Given this perspective, often explicit, always implicit, it is only proper that Mr. Bloom’s point of departure should be the Enlightenment, with special emphasis on France. Here the essential ideas of modern individualism, humanitarianism, and nationalism, were forged. And it is equally proper that most of the first third of the book should be taken up with the great French Revolution. For it is doubtful whether any event—even the Bolshevik Revolution in 1918—is comparable in the vast influence exerted by ideas and visions, first, on Europe, and then the rest of the world. Not even today has this influence spent itself. In the new African states liberté, égalité, and fraternité are iconized even as they were in the squares of Paris and Marseilles in 1791.

What gave the French Revolution such profound influence on men’s minds, at the time and during subsequent decades, was its exciting vision of moral progress united with political power; of humanitarianism based, not primarily on love, but rationalism; and, above all, of a society in which the absolute freedom of the individual might somehow coexist with the absolute power of the people taken collectively. Such a vision required of revolutionary legislators, as Rousseau and others had warned, a total remolding of laws and institutions, even of human nature itself. This is the vision to be seen behind the myriad laws on economy, law, education, religion, public administration, and thought itself. Even the calendar was changed, for what could better symbolize the extirpation of the old and the birth of the new than the re-ordering of man’s measure of time?

Out of the Revolution and Napoleonic system (modern Caesarism, as Mr. Bloom rightly calls it) came, like Jekyll and Hyde, the two faces of European modernism: libertarian, individualist, on the one hand; power-obsessed and collectivism on the other. Both faces are to be seen clearly throughout the book, though I judge that it is the first for which Mr. Bloom has reserved the greater skill of analysis. Not that he has neglected the face of power. It is to be seen in his treatment of nationalism and collectivism and of the periodic resurgences of Caesarism all the way down to Stalin and Hitler. And he does not do us the disservice of naively categorizing these (as did a whole school of historians and philosophers in the 30’s) as mere eruptions of a dark past. But, having said this, I would nevertheless relish a clearer recognition of the affinity that J. L. Talmon, Albert Salomon, and others have emphasized between the two faces.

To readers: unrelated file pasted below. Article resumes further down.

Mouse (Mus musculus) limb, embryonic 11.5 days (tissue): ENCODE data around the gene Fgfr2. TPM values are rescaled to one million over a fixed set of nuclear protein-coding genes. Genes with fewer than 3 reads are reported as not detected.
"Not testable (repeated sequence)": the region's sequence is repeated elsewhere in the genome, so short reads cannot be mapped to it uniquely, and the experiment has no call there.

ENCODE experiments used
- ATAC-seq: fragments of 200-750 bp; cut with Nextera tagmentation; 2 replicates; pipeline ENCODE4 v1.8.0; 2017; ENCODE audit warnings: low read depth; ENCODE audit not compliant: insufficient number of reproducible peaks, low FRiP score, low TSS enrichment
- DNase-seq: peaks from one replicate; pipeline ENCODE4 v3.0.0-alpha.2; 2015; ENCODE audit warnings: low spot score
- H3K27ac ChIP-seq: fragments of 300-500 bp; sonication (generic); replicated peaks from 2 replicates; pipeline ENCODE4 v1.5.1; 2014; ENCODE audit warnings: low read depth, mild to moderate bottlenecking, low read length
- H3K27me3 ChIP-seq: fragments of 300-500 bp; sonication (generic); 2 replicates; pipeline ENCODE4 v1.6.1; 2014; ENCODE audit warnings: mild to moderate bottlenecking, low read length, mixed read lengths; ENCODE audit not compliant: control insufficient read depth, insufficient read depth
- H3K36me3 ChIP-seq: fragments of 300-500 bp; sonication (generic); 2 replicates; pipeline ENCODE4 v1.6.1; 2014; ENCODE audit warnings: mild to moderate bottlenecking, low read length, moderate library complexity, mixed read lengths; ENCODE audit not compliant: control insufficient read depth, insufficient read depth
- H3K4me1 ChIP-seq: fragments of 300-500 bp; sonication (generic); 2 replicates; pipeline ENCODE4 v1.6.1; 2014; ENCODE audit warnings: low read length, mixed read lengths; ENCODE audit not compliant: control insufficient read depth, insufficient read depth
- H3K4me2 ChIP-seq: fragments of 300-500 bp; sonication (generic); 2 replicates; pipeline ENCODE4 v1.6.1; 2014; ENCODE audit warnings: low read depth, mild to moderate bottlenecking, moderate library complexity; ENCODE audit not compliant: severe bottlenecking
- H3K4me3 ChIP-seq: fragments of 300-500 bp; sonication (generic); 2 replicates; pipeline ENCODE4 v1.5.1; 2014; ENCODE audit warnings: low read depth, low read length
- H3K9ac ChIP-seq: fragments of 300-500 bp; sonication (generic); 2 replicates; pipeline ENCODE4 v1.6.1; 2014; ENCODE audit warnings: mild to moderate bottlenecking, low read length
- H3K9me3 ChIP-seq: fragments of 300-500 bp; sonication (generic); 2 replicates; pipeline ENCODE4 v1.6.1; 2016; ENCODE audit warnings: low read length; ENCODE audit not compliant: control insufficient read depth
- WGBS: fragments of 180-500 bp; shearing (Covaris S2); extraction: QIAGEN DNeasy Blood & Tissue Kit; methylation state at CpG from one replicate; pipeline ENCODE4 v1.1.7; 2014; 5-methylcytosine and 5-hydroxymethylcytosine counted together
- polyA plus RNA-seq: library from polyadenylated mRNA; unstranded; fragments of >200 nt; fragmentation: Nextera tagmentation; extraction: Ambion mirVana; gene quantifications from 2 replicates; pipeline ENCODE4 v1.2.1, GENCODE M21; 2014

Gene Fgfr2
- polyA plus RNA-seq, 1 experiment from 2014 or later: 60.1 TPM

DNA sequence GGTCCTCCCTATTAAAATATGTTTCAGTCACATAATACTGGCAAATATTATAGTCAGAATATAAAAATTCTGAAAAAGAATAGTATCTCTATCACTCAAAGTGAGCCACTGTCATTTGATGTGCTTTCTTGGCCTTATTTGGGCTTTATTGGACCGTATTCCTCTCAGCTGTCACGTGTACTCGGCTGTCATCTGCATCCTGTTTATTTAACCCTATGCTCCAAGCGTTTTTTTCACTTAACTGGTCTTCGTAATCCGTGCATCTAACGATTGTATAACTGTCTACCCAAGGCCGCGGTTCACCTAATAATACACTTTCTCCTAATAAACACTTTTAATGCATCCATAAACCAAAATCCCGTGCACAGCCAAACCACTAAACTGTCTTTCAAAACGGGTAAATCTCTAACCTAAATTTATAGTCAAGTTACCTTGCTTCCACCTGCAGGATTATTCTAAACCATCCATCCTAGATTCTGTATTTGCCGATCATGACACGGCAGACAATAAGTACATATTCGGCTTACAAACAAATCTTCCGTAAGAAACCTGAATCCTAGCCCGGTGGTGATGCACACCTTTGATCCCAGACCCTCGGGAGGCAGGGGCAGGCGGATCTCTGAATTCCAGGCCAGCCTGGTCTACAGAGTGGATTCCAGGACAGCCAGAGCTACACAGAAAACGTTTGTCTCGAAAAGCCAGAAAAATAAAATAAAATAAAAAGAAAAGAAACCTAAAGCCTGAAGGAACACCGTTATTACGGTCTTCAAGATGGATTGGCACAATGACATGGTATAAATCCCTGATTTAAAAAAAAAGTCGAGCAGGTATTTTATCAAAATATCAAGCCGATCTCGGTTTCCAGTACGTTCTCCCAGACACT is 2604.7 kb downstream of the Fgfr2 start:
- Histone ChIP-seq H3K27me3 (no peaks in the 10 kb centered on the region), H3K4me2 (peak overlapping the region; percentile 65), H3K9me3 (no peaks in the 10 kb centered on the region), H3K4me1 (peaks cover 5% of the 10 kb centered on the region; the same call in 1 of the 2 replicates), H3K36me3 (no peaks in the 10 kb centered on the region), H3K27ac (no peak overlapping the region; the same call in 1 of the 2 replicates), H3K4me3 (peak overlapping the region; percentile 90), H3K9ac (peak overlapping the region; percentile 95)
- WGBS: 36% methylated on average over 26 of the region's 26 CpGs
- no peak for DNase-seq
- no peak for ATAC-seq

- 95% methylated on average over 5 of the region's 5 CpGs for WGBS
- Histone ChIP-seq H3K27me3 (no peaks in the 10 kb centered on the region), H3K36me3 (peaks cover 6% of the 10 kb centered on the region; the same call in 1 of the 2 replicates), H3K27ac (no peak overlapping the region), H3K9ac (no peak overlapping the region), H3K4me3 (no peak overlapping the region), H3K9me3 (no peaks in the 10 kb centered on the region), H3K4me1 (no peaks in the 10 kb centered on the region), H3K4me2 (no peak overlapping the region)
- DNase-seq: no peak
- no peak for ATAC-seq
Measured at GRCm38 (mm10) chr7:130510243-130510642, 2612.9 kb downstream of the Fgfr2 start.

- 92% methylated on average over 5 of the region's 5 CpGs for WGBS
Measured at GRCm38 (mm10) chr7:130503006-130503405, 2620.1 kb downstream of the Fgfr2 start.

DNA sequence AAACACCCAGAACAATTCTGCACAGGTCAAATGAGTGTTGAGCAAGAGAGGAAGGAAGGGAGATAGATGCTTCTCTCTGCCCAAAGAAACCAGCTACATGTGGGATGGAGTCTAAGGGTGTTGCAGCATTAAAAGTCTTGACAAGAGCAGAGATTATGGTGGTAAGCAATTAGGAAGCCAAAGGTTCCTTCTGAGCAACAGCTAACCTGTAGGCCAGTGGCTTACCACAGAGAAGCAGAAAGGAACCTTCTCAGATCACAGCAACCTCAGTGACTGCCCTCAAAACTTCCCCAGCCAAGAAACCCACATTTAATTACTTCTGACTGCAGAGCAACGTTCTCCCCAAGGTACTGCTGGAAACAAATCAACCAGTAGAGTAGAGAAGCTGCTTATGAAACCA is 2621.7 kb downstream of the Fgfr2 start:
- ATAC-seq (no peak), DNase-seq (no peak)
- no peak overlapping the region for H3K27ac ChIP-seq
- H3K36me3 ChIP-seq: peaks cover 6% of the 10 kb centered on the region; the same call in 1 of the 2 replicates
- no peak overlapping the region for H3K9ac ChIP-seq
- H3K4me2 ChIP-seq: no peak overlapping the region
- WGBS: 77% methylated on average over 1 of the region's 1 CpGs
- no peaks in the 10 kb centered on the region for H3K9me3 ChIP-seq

One of the more admirable features of Mr. Bloom’s book is the skillful weaving of the threads of American history into the larger fabric of the West. In America, as in Europe, allowing always for necessary changes in light and shadow, there has been basically the same conflict of ideologies and allegiances, even though we have been slower to see them. Why should not this be the case? Do we not have a common patrimony with Europe? After all, there was bound to be some continuity of traditional, even medieval, ideas of property, class, representation, and authority in the minds of the Europeans who settled the New World, as well as of the more obvious and often noted ideas of puritanism, commercialism, and secularism. For a long time, both popularly and in the hands of historians, Americans chose to emphasize and distort the elements that were, or seemed to be, unique. Like representatives of the new states in Africa and Asia today, Americans could not resist telling Europeans, often stridently, how different we were and how ill adapted the heritage of Europe was to our shores. Under the influence of the Turner school it was fancied that American ideas of individualism, equality, freedom were the product of the rugged frontier, rather than, as we today know them to be, the lineal heritage of the Enlightenment (how shocked Jefferson would have been by the Turner school!), adjusted of course to time and place as ideas always are in their descent. Even Jacksonianism (strange amalgam that it was) bore less relation as an intellectual force to any frontier than to European writings that crossed the Atlantic as easily as they did the English Channel.